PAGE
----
Suppose I am given a $2n$ dimensional manifold $M$ and I want to put a symplectic form on it. How could I determine whether or not it admits one and if I do know that it admits one what are my options for (explicitly) constructing some?

My current knowledge of techniques is the following:

(1) If we are in $\mathbb R^{2n}$ or $\mathbb C^n$ then we can take global coordinates and construct the standard ones.

(2) If we are on a tangent bundle we can construct the canonical one using the tautological 1-form.

(3) If the Riemannian holonomy (assuming we put some metric on $M$ -- although I'm confused about why the metric we choose matters...) group is contained in the symplectic group then we can transfer symplectic forms on $\mathbb R^{2n}$ to $M$. My understanding here though is that we can say the form looks a certain way in certain coordinates at a point on the manifold but not really what it looks like locally.

(4) Brute force- define locally in coordinates and then show well-defined.

(5) And I am aware of this cohomology existence result.

So are there any other techniques? In particular, ways like method $(2)$, where one can construct the form globally but still know what it looks like locally.

  • 1
    $\begingroup$ There is a theorem of Marsden-Weinstein-Meyer which gives you a symplectic structure on an Hamiltonian G-space : example include moduli space of planar polygons and more. Roughly speaking, you have an action of a compact Lie group $G$ on a symplectic manifold $X$, a map $\mu : X \to \mathfrak g^*$ with some conditions. Then, you will get a symplectic structure on $\mu^{-1}(0)/G$. $\endgroup$ – user171326 Jan 7 '17 at 18:06
  • $\begingroup$ One more precision : the canonical symplectic structure is on the cotangent bundle, not the tangent bundle. If you have a riemannian metric you can identify both of course. $\endgroup$ – user171326 Jan 7 '17 at 19:10

In your list of constructions, you are certainly missing coadjoint orbits: If $G$ is any Lie group with Lie algebra $\mathfrak g$, let $\mathfrak g^*$ be the dual vector space to $\mathfrak g$. This carries a natural representation of $G$, defined by $(g\cdot\lambda)(X):=\lambda(Ad(g^{-1})(X))$ with $Ad$ denoting the usual adjoint action. Any orbit of $G$ in this representation is a smooth submanifold (since it is a homogeneous space of $G$) which inherits a canonical symplectic structure, usually called the Kirillov-Kostant-Souriau form.

However, I think that overall your question is rather misleading: By Darboux's theorem, all symplectic forms look the same locally, i.e. locally around any point, you can find coordinates in which a given symplectic form looks like the standard form on $\mathbb R^{2n}$. Global existence of symplectic forms is a very difficult question, and apart from the obvious topological obstructions that occur in your question (and which basically only concern compact manifolds) non-existence results depend on subtle invariants.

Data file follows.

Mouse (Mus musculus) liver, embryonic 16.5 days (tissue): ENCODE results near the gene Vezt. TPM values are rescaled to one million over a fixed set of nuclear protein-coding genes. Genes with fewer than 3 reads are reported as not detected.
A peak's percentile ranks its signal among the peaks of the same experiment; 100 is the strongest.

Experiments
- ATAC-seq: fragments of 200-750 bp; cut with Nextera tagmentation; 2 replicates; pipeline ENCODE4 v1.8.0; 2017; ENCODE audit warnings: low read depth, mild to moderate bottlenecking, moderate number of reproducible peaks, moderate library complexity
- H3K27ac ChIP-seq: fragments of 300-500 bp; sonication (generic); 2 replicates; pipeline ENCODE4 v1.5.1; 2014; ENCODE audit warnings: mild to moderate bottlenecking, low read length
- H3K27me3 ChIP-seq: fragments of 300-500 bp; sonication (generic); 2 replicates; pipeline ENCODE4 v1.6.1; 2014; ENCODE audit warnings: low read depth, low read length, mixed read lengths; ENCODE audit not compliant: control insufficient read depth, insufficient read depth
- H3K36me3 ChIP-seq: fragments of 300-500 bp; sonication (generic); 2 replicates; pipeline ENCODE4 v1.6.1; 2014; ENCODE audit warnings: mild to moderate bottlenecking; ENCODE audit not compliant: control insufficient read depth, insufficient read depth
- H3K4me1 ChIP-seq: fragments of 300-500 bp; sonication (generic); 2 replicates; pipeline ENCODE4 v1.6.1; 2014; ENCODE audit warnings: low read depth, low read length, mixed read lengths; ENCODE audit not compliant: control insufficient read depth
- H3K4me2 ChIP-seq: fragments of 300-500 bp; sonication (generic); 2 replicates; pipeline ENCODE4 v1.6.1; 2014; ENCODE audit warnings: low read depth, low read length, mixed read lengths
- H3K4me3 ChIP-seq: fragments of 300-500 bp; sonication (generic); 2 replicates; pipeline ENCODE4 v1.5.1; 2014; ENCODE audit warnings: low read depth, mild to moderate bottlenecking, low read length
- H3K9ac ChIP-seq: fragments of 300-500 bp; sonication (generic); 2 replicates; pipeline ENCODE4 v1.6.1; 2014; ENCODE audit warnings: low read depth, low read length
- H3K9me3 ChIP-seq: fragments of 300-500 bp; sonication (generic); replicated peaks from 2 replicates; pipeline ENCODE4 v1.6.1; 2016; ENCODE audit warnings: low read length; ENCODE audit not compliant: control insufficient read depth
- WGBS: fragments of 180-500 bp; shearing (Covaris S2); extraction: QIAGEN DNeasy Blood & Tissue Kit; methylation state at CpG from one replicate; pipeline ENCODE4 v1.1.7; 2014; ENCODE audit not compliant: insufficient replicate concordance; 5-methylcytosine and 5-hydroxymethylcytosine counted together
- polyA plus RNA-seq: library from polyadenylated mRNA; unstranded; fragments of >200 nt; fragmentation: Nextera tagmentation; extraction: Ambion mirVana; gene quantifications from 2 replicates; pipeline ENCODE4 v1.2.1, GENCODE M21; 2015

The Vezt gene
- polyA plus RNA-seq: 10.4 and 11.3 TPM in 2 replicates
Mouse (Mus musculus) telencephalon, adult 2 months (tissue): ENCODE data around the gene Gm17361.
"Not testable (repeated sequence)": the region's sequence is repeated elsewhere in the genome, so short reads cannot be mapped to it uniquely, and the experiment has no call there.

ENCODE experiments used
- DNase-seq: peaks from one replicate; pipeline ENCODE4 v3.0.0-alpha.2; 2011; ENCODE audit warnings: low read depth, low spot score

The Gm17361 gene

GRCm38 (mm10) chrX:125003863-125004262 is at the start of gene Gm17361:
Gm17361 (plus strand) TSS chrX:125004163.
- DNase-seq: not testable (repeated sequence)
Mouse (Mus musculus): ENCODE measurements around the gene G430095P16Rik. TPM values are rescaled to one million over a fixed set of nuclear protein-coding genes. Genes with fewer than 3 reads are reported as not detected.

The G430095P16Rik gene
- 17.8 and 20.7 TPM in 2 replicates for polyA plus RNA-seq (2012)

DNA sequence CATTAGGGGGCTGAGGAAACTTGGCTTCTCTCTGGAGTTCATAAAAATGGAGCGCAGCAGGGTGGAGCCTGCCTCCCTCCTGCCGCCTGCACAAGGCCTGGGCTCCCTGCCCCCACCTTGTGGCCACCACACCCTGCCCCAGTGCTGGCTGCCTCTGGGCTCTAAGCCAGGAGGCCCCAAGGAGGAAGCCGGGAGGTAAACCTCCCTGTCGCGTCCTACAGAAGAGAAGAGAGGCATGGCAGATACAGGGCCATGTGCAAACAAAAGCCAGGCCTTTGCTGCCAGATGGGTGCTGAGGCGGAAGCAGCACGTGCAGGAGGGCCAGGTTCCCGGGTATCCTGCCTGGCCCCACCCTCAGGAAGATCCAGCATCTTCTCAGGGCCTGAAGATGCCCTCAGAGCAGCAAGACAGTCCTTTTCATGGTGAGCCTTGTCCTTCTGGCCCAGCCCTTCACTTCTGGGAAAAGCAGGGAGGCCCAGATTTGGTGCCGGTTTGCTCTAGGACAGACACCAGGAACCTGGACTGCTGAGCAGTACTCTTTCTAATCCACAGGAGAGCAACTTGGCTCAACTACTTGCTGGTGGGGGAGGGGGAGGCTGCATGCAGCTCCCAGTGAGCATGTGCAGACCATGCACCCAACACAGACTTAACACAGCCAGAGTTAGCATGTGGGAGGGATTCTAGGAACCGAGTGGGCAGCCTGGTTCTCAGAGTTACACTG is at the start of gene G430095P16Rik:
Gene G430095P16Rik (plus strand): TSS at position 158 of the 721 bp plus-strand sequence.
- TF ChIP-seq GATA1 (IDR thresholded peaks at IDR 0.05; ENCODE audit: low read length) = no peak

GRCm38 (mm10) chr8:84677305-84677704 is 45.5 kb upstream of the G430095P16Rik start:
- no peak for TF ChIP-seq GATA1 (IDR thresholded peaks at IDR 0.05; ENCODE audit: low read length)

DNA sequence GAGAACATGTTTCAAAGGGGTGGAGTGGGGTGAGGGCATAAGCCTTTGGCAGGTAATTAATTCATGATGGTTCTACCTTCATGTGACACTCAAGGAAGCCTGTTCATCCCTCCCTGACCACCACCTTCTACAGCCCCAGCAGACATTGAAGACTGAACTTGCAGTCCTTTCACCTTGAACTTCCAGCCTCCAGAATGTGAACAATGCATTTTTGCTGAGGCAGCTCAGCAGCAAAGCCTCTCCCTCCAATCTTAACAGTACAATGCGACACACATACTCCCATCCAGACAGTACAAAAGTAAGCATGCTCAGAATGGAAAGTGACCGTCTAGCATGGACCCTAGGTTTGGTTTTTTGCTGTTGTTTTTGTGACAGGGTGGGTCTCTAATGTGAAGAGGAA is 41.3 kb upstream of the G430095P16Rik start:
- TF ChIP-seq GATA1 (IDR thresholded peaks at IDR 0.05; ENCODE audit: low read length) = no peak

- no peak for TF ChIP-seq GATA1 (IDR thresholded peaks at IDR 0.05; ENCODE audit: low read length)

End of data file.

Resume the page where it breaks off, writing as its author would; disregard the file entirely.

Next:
By the way, the condition in (3) is a typical example for why I consider your question as misleading. The condition on holonomy says that the given metric $g$ is a Kähler metric. This implies that its so-called fundamental two-form is a symplectic form. Hoever, Kähler metrics are much more restrictive objects than symplectic forms, and even if a manifold admits one Kähler metric, then there is an infinite dimensional space of metrics on $M$ which are not Kähler. So this is a method which only works if you have guessed the right result from the beginning. This does not mean that the condition is not interesting, but you get the existence of a symplectic form from existence of a much stronger and much more rigid structure.


In real dimension 4, there is a complete topological characterization of which smooth closed 4-manifolds admit symplectic forms. By a theorem of Donaldson all symplectic 4-manifolds admit the structure of a Lefschetz pencil compatible with the symplectic form, and by a theorem of Gompf admiting a Lefschetz pencil implies the existence of a compatible symplectic form.

As for obstructions, the most basic is $H^2_{dr}\ne 0$. There is a canonical way to place an almost complex structure on the tangent bundle of any symplectic manifold, and therefore there are algebraic relations in terms of the characteristic classes of the tangent bundle that need to be solved. For instance in dimension 4 the Wu relations need to be satisfied (c.f. https://mathoverflow.net/questions/63439/how-can-we-detect-the-existence-of-almost-complex-structures). For open manifolds this turns out to be the only obstruction due a theorem of Gromov (any open almost-complex manifold admits a symplectic structure).

In dimension 4 there are finer invariants related to the gauge-theoretic invariants and Heegard Floer homology. A famous result of Taubes in this direction is that if $X,Y$ are closed 4-manifolds with $b_2^+>0$ then $X\#Y$ does not admit a symplectic structure.

  • $\begingroup$ Thanks for the nice answer. I've accepted the other one because it was first, but both answers are very helpful. $\endgroup$ – Ashley Jan 8 '17 at 20:47

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